“Casablanca” (14942), Michael Curtiz’s wartime romance, with Humphrey Bogart, Ingrid Bergman and Paul Henreid, seemingly has more quotable lines than the sands of the Sahara, which serves as the film’s setting. “Seeing the film over and over again, year after year, I find it never grows over-familiar,” film critic Roger Ebert once observed. “It plays like a favorite musical album; the more I know it, the more I like it. The dialogue is so spare and cynical, it has not grown old-fashioned. Much of the emotional effect of ‘Casablanca’ is achieved by indirection; as we leave the theater, we are absolutely convinced that the only thing keeping the world from going crazy is that the problems of three little people do after all amount to more than a hill of beans.”
The Chicago Symphony Orchestra, conducted by Richard Kaufman, will perform a live-to-picture presentation of “Casablanca” on March 13 and 15. The Oscar-winning score by Max Steiner is among the best from Hollywood’s Golden Age, and featured on the soundtrack are standards such as Cole Porter’s “Love for Sale,” Ray Noble’s “The Very Thought of You” and of course, Herman Hupfeld’s “As Time Goes By.”
But as memorable as the music is, it’s the dialogue that makes “Casablanca” an all-time classic. Here are among the film’s most memorable exchanges.
Rick (Bogart), on seeing his old flame Isla (Bergman) for the first time in years: “Of all the gin joints, in all the towns, in all the world, she walks into mine.”
The two lovers recall their last meeting, in Paris, during the German invasion.
Ilsa: “I wasn’t sure you were the same. Let’s see, the last time we met…”
Rick: “Was La Belle Aurore.”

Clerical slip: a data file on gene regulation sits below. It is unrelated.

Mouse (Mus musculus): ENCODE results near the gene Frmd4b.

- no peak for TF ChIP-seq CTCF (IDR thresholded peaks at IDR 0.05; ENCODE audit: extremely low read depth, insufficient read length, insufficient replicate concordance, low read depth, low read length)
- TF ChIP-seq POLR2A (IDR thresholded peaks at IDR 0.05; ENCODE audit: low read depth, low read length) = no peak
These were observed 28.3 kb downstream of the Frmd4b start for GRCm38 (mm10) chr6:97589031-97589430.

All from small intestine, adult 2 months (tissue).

Ilsa: “How nice, you remembered. But of course, that was the day the Germans marched into Paris.”
Rick: “Not an easy day to forget.”
Rick: “I remember every detail. The Germans wore gray, you wore blue.”
Rick to Sam, his club’s pianist, demanding that he play the lovers’ old song:
Rick: “You played it for her, you can play it for me!”
Sam: “Well, I don’t think I can remember…”
Rick: “If she can stand it, I can! Play it!”
Ilsa, who knows their love is doomed, to Rick: “Kiss me. Kiss me as if it were the last time.”
Rick and Ilsa, in their final goodbye as she prepares to walk out of Rick’s life forever:
Isla: “But what about us?”
Rick: “We’ll always have Paris. We didn’t have … we lost it until you came to Casablanca. We got it back last night.”
Ilsa: “When I said I would never leave you.”
Rick: “And you never will. But I’ve got a job to do, too. Where I’m going, you can’t follow. What I’ve got to do, you can’t be any part of. Ilsa, I’m no good at being noble, but it doesn’t take much to see that the problems of three little people don’t amount to a hill of beans in this crazy world. Someday you’ll understand that.
(Gently lifting Isla’s chin as she continues to cry): Here’s looking at you, kid.”
Rick to Capt. Renault (Claude Rains), Casablanca’s wily chief of police, as they walk into the horizon and deliver the film’s last line: “Louie, I think this is the beginning of a beautiful friendship.”